This book is more than a horror novel. It's very mythological in scale. Yes it has its scary moments made famous by countless movies, but there is a lot more to that. One recurring theme that impresses me even to this day is the constant fight between master and creation, father and son, and even hints of God and Adam. Who knows if Mary Shelley meant to write this way, but it shows a mark of a talent far too wasted later in her life. Read it for the horror, the tension, the loneliness and guilt.
This book's greatest asset is the fear of the unknown. Very different from what one sees in the movies, it's a tale of men and women fighting a monster that most of the time fades into the background when there are close to capturing the vampire; the only question is not when will Dracula appear, but what will Dracula do to the characters?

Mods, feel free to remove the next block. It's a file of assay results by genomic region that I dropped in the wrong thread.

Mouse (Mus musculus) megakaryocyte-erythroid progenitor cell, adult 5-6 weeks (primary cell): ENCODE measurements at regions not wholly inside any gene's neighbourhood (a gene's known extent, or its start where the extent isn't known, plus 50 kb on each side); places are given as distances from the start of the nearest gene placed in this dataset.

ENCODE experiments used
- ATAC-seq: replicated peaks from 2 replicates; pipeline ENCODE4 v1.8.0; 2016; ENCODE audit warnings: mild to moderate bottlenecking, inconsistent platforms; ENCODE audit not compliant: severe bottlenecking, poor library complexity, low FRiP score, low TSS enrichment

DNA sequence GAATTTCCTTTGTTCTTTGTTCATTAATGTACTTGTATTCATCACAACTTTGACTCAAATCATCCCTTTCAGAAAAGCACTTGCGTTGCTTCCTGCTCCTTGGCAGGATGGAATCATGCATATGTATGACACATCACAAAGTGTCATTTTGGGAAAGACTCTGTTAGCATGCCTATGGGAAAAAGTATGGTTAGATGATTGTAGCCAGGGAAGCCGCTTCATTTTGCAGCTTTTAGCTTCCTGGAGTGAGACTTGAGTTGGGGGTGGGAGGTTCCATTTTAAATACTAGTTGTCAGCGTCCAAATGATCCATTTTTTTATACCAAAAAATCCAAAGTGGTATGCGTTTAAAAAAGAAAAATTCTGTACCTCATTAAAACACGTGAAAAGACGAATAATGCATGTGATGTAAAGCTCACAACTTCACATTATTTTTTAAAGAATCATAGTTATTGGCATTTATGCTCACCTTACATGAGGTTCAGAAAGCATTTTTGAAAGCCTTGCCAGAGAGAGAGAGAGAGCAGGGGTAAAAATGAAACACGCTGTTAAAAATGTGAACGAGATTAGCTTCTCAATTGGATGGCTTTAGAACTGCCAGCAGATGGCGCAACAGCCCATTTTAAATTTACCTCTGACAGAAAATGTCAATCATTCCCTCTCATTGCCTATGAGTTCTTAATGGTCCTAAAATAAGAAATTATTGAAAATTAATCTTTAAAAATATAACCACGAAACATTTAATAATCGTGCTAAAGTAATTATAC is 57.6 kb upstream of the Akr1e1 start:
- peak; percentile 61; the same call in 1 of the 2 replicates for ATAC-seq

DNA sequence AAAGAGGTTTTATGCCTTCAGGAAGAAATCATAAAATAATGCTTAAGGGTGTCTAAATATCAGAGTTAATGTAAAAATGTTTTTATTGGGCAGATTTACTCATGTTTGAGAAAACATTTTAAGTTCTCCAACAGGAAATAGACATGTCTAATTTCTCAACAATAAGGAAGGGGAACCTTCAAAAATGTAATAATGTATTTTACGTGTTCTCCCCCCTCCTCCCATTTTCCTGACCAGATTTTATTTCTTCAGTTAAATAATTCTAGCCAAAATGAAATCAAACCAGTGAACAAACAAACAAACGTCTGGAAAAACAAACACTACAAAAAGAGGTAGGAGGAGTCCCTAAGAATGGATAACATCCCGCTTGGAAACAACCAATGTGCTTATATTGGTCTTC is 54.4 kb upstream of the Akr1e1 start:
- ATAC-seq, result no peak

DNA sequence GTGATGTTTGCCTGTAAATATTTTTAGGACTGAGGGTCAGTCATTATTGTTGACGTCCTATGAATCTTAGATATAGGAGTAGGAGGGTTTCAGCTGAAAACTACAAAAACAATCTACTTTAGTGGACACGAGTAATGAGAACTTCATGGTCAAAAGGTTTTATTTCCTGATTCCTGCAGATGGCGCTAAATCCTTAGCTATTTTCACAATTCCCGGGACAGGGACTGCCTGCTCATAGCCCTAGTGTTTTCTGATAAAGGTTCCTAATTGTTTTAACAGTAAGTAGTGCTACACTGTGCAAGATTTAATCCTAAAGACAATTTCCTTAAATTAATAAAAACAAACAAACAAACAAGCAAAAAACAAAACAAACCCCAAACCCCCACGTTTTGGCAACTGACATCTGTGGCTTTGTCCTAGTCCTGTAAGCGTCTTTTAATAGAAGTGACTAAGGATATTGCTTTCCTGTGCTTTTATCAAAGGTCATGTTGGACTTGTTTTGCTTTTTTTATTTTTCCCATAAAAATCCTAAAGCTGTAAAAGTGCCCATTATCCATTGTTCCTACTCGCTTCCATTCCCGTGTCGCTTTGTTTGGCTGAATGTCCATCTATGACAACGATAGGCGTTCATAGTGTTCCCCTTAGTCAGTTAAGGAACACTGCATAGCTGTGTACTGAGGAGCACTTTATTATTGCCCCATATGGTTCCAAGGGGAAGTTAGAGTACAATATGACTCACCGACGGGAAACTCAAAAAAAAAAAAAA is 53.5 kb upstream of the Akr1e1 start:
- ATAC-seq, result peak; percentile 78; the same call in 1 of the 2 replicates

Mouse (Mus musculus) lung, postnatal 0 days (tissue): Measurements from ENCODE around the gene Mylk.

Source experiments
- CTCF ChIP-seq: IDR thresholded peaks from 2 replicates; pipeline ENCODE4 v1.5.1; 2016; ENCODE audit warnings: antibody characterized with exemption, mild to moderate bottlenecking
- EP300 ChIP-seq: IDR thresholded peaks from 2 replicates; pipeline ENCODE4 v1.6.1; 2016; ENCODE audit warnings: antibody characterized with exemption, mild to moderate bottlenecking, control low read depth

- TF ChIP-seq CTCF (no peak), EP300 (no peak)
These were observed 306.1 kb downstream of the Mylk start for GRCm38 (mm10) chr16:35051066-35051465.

One flaw really is the characters. They're a bit two dimensional considering the times; i.e. men are strong, intelligent and masaculine, women are damsels in distress.
This gothic novel takes a different turn from most. It's not a story based in a castle in Europe, with ghosts, demons, and vampires . . . this time it's set in Middle East about a Caliphate's descent to hell, almost like Dante's Inferno without the happy ending. A wonderful read.
Well . . .if you want to conduct a puja or a satsang and don't know what to chant for prayer, this book is perfect for you. However, if you want to study Hinduism using a primary source, look elsewhere unless you are fluent in Sanskrit.
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